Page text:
Restaurant review: Tandoori Pakwan finds its place in the crowd

The pleasant decor of Tandoori Pakwan speaks of owners past.
Cameron Burnell

The pleasant decor of Tandoori Pakwan speaks of owners past.

REVIEW: With 71 other tandoori houses now competing for the same custom in Wellington, newcomers like Tandoori Pakwan must find their Unique Selling Proposition.

Probably this point of difference is not to be found in Tandoori Pakwan's decor, which while pleasant, has not changed a jot since this Indian restaurant was called Mint: still the elegant fat lampshades, the shiny black leather chairs and the black outline of a floral pattern on the long perspex light box, which seems to be begging some colouring-in fanatic to take to it with a set of felt-tip pens.

Nor could Tandoori Pakwan expect much traction from the same old, same old butter chicken, korma, rogan josh, vindaloo and assembled-to-order biryani - even though the restaurant could probably not afford to be without them.

But clearly Tandoori Pakwan has also been keeping a close eye on innovations that appear to be serving their competitors well, and consequently their 100-strong menu is heavily sprinkled with what might be called current hits: mango chicken would be one, goat rara another, as would achari lamb, bhuna chicken, stir-fried balti chicken and chicken chettinad.

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It may not follow the puffy-pillow model, but Tandoori Pakwan's naan bread is the better for it.
Cameron Burnell

It may not follow the puffy-pillow model, but Tandoori Pakwan's naan bread is the better for it.

But perhaps most interesting of all is the section headed Indo-Chinese (borrowed, it would appear, from the Curry Pot in Newtown), which is not nearly as improvised as it might sound.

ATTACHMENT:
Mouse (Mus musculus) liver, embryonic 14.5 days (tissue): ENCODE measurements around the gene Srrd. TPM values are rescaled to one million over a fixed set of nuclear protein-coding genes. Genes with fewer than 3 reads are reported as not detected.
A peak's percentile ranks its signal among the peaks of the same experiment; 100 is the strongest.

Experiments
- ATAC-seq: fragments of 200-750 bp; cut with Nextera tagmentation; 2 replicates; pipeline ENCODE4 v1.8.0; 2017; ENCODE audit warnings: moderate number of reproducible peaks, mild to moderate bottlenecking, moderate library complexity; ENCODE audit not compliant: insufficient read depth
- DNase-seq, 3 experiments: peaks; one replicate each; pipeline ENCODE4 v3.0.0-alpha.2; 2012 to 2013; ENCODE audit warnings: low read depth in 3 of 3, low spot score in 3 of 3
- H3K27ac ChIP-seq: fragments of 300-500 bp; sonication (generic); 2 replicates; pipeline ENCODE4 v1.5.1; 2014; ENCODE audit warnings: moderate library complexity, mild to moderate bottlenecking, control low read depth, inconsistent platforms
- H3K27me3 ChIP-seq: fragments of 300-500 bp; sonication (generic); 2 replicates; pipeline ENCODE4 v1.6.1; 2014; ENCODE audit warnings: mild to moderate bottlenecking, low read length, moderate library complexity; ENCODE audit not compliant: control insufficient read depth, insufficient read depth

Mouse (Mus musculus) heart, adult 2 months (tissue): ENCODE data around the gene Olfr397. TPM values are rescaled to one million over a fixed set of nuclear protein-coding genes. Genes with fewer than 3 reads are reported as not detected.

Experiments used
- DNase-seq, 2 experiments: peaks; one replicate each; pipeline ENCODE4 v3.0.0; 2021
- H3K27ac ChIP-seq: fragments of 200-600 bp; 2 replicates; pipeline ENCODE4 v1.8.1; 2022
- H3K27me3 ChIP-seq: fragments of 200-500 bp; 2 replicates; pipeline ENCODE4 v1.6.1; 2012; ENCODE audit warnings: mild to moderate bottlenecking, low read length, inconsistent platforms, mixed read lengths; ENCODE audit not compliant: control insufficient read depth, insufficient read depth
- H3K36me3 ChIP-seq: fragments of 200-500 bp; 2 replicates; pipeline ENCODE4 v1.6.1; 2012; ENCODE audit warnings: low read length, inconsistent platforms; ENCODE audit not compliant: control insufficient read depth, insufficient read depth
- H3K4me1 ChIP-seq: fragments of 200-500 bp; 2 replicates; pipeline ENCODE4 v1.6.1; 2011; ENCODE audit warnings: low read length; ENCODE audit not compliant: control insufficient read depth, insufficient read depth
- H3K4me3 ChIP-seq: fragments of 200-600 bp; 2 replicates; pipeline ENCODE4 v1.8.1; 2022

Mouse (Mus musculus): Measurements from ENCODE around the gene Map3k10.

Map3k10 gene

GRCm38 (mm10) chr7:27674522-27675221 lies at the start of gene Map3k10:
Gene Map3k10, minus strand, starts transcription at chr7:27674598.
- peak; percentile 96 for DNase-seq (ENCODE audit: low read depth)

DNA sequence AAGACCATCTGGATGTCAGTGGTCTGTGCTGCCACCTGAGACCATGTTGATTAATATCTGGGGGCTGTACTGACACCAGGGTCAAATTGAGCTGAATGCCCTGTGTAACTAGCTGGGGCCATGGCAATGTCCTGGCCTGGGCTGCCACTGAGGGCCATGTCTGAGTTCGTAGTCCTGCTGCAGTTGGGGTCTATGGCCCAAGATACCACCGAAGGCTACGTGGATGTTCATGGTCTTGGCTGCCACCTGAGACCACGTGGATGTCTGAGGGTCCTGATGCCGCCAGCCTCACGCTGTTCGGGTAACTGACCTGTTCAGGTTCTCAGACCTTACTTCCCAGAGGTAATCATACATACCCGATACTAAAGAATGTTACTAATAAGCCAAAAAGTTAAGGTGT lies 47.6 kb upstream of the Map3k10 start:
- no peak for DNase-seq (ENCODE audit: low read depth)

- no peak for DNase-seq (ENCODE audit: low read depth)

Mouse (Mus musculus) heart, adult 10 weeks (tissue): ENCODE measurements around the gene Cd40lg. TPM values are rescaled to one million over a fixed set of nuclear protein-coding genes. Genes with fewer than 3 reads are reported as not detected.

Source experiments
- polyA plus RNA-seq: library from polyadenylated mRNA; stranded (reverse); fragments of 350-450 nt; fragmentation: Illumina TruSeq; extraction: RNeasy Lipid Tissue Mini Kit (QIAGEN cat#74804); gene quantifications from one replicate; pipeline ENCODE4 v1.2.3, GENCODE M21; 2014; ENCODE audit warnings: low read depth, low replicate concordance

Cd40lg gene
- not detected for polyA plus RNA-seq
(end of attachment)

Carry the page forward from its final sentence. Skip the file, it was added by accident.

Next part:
For interestingly, the meeting of garam masala with soy sauce and tomato has a provenance, in Calcutta's century-old Chinatown, where Indo-Chinese fusion restaurants were in place by the 1920s.  

Probably the most famous Indo-Chinese dish is Chicken Manchurian, in which chicken is rolled in cornflour and a spice masala and simmered with Chinese aromatics such as ginger, garlic and soy sauce, along with tomato and chilli sauce.

It's one of Tandoori Pakwan's better dishes, and for once, everybody is agreed on its inventor: Nelson Wang, a Calcutta-born Chinese chef, moved to Bombay in the early 1970s and devised Chicken Manchurian at the elite Cricket Club of India, where I myself have dined and been mightily impressed.

While we are on the subject of famous culinary fusions, you might also try the Chicken Tikka Masala here: a goodly heft of charry, earthy flavour from the tandoor allows the chicken pieces to stand out against the spicy, tomatoey gravy so beloved of the Anglo-Celtic palate, illustrating why it's only half a joke to say the British-influenced concoction rates as their new national dish.

 Even non-vegetarians might be tempted by one of the 18  vegetarian mains, including aloo baigan, in which eggplant is stewed to mushy perfection in a pungent onion gravy.

 We arrived shortly after 6pm on a Tuesday night, graveyard night, in early January, when Wellington is deserted, so were not particularly surprised to find ourselves the only customers.

 But no sooner had we ordered than a birthday party of 20 traipsed through the door. First they began to blow up balloons, and then everybody sang "Happy Birthday" as the birthday girl herself walked through the door (and burst into tears, for goodness sake).  

 For this we received two apologetic visits to our table – one from a friend or sister, the other from the matriarch. But really there was no need: my guest and I agreed a rowdy restaurant is much better than a ghostly one.

ONE THING TO TRY

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Naan
Naan bread comes in many subtle variations, and everybody must have their own favourite. Some like big, puffy, generous pillows, pudgy and soft. These are lovely in their own right, but even so, others like me prefer naan as cooked at Tandoori Pakwan – smaller, thinner (albeit still puffy) and with a slightly crisp base.  

AT A GLANCE

Tandoori Pakwan
18-24 Allen St
Ph: 385 7709
Open for lunch Tues-Sun, dinner 7 nights
Licence: Fully licensed
Price range of mains: $17-$19.50
Cost: $65 for two (excluding wine)
Food: four stars
Service: four stars
Ambience: three and a half stars
Wine list: three stars

 - Stuff

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